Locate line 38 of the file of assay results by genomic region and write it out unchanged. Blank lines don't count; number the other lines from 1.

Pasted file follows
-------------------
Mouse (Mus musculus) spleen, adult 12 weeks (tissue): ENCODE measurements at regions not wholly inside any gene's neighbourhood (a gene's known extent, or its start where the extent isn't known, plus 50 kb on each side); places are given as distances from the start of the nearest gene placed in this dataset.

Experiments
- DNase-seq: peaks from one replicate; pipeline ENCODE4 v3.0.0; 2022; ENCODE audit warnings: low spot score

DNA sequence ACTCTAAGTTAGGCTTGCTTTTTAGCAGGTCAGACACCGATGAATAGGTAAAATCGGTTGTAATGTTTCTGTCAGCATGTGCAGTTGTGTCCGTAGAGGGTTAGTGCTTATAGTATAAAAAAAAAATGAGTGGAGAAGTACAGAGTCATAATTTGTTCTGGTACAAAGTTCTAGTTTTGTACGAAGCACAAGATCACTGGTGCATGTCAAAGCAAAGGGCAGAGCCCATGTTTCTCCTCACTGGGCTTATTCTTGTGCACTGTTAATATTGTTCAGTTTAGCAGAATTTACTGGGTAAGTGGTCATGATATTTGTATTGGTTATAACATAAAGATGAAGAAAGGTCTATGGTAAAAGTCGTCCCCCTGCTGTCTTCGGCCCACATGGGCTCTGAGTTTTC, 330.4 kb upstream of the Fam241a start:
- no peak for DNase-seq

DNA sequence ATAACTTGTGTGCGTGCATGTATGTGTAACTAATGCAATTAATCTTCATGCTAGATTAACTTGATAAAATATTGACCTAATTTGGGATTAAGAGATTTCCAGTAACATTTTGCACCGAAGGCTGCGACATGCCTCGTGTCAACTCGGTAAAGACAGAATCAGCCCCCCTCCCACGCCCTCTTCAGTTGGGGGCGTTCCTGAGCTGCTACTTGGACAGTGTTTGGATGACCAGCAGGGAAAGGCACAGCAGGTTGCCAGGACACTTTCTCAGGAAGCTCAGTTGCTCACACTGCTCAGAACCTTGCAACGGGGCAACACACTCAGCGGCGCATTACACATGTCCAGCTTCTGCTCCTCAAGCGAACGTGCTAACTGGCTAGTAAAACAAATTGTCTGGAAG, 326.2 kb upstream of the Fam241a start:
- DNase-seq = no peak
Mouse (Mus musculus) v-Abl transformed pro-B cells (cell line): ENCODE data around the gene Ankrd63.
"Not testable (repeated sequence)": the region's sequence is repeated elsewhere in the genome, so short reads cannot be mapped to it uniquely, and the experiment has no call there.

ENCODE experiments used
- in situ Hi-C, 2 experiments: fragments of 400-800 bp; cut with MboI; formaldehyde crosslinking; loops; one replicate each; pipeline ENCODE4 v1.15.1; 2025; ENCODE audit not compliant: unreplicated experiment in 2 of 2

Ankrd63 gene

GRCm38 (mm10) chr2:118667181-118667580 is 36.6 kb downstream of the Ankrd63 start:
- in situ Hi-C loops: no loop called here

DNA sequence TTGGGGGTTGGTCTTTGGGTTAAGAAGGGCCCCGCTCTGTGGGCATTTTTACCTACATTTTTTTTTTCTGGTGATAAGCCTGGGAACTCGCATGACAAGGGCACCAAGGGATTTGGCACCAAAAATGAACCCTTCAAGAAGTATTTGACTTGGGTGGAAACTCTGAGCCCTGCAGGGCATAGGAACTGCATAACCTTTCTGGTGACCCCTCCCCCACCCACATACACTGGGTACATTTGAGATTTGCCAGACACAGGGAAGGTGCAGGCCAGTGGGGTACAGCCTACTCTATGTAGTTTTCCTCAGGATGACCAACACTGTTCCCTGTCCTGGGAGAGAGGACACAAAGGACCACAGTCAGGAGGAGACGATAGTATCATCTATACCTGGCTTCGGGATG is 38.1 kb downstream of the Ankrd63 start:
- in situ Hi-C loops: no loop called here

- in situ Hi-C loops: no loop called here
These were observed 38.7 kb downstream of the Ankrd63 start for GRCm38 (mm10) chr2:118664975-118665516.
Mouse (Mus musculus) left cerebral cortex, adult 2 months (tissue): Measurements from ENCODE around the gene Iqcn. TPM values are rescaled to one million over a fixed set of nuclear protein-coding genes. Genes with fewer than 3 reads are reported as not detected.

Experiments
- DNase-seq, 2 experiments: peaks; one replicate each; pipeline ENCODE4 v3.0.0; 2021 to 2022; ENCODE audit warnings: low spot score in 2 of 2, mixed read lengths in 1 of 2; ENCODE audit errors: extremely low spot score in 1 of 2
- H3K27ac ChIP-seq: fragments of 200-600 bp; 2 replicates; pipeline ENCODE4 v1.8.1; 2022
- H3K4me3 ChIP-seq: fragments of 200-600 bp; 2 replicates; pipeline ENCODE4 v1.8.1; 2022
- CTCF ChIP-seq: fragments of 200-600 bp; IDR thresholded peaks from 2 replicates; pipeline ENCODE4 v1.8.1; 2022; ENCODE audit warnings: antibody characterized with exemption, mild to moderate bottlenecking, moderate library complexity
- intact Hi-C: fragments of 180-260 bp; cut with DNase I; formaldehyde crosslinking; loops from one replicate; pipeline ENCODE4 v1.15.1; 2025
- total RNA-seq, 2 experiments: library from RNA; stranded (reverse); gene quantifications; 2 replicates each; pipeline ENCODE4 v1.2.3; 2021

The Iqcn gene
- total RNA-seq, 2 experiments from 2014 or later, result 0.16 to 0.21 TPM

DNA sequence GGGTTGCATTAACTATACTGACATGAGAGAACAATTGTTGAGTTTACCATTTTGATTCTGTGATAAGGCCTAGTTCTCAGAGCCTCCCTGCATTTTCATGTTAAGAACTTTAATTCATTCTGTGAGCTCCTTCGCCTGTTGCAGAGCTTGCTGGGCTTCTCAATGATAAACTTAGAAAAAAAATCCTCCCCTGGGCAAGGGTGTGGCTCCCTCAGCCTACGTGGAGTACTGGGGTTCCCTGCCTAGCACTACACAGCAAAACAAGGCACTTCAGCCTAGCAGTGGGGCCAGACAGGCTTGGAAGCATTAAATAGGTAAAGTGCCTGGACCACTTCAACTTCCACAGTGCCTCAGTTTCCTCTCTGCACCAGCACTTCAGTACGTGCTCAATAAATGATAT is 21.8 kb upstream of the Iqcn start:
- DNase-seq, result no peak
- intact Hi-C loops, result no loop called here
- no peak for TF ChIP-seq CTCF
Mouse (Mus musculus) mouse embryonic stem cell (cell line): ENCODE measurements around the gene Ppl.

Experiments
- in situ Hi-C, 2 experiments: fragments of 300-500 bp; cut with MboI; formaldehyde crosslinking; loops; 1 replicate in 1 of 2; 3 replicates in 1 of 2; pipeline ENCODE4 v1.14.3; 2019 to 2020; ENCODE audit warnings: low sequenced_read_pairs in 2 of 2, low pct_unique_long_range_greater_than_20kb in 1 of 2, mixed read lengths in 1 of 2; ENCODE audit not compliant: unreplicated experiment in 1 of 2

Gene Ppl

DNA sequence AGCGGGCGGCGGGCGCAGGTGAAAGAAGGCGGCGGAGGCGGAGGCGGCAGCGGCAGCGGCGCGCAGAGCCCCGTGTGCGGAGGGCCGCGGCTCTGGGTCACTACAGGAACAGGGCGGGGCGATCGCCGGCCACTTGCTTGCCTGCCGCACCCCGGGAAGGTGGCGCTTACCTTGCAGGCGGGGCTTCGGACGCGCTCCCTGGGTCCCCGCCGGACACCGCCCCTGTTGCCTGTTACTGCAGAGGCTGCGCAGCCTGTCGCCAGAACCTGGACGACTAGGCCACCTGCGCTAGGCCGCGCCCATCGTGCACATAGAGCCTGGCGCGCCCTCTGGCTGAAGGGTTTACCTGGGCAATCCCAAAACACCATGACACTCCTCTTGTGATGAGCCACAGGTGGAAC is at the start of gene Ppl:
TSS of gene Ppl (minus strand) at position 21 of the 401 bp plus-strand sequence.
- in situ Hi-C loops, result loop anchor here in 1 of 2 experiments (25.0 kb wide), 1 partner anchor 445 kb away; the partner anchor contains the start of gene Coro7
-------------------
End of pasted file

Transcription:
TSS of gene Ppl (minus strand) at position 21 of the 401 bp plus-strand sequence.